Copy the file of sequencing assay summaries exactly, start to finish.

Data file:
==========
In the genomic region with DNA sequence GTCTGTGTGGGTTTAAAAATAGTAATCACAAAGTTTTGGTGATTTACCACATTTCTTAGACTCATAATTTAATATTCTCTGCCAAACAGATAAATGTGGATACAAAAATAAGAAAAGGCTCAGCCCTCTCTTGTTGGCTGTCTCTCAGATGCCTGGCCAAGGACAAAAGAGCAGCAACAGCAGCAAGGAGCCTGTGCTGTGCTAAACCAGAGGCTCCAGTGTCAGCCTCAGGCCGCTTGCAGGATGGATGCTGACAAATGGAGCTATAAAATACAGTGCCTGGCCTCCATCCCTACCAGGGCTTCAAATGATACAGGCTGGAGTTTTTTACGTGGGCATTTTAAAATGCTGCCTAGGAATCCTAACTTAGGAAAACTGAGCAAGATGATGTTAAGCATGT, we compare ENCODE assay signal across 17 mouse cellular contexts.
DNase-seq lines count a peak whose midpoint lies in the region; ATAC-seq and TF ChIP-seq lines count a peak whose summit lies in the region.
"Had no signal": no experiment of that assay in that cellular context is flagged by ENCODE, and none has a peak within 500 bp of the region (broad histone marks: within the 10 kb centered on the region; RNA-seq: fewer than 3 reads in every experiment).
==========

In the genomic region with DNA sequence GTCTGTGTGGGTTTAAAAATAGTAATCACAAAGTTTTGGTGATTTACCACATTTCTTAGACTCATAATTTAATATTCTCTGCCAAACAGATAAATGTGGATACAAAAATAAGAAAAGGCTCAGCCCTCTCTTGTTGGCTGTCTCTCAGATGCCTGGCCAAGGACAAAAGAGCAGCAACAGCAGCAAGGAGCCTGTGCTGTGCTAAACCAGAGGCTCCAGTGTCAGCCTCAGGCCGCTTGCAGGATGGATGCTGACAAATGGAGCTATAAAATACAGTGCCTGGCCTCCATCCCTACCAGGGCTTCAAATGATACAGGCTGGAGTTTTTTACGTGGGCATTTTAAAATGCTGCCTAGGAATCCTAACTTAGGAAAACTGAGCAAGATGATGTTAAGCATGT, we compare ENCODE assay signal across 17 mouse cellular contexts.
DNase-seq lines count a peak whose midpoint lies in the region; ATAC-seq and TF ChIP-seq lines count a peak whose summit lies in the region.
"Had no signal": no experiment of that assay in that cellular context is flagged by ENCODE, and none has a peak within 500 bp of the region (broad histone marks: within the 10 kb centered on the region; RNA-seq: fewer than 3 reads in every experiment).